• President Donald Trump said he “could be one of the diers” in an October 3 phone call after he was hospitalized following his COVID-19 diagnosis, according to New York Magazine’s Intelligencer.
  • On Friday, Intelligencer published details from the phone call, showing a perspective of the president that comes in stark contrast with his largely optimistic tone since contracting the disease.
  • In the call last Saturday, the president said he was feeling good but admitted that he still had some uncertainty in his wellbeing with the coronavirus, according to the Intelligencer article.
  • “This thing could go either way,” Trump said, citing Intelligencer’s article. “It’s tricky. They told me it’s tricky. You can tell it can go either way.”
  • Visit Business Insider’s homepage for more stories.

President Donald Trump recognized his own mortality following his COVID-19 diagnosis in a phone call last week, according to details published on Friday by New York

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By Kristina Hooper, Chief Global Market Strategist

Weekly Market Compass: We explore the impact of three key events on markets and the economy

Last week’s news cycle was relentless. Tuesday’s chaotic US presidential debate dominated headlines for a few days – until Friday, when President Donald Trump announced that he and the first lady tested positive for COVID-19. Amidst all of this, a disappointing US jobs report flew mostly under the radar. This week, I explore these three issues in terms of economic and market implications.

The debate

In my view, the first presidential debate was unruly and stressful, to say the least. I’m not sure I’ve heard three human beings talk over each other so much since my three kids were all under the age of five. I had a list of issues that I hoped to hear about during the event. But unfortunately, very little in the way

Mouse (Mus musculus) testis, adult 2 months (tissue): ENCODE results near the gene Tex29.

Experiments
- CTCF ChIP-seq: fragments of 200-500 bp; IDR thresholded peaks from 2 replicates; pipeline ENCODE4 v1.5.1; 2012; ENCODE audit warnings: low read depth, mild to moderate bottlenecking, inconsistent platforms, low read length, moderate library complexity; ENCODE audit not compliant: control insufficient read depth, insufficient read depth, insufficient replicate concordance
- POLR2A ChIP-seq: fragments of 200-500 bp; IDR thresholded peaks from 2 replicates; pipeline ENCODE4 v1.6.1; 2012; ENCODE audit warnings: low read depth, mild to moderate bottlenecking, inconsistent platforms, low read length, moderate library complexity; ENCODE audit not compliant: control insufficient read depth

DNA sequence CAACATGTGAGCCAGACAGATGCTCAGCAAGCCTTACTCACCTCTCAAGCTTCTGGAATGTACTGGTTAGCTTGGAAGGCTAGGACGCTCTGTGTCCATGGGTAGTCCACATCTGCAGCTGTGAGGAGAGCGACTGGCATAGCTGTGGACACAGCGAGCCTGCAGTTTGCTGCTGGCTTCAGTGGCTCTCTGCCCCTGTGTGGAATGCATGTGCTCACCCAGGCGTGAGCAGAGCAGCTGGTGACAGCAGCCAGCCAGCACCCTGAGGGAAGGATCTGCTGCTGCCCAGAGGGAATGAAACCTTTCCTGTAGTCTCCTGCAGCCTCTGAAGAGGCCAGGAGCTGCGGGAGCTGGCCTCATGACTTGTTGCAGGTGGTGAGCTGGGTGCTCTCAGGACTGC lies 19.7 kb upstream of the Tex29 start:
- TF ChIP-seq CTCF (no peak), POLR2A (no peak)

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News that President Donald Trump has been infected with a virus that’s killed more than 200,000 of his fellow Americans has further unsettled investors and business leaders who were already on edge ahead of the November election.



Donald Trump standing in front of a television screen: A man wearing a face mask walks near a TV screen reporting about U.S. President Donald Trump and first lady Melania Trump during a news program with a file image of Trump at the Seoul Railway Station in Seoul, South Korea, Friday, Oct. 2, 2020. Trump said early Friday that he and Melania Trump have tested positive for the coronavirus, a stunning announcement that plunges the country deeper into uncertainty just a month before the presidential election. The Korean letters read: "President Donald Trump and first lady Melania Trump tested positive for COVID-19." (AP Photo/Lee Jin-man)


© Lee Jin-man/AP
A man wearing a face mask walks near a TV screen reporting about U.S. President Donald Trump and first lady Melania Trump during a news program with a file image of Trump at the Seoul Railway Station in Seoul, South Korea, Friday, Oct. 2, 2020. Trump said early Friday that he and Melania Trump have tested positive for the coronavirus, a stunning announcement that plunges the country deeper into uncertainty just a month before the presidential election. The Korean letters read: “President Donald Trump and first lady Melania Trump tested positive for COVID-19.” (AP Photo/Lee Jin-man)

It’s a truism that investors hate uncertainty. But this year had been unusually chaotic,

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By April Joyner and Lewis Krauskopf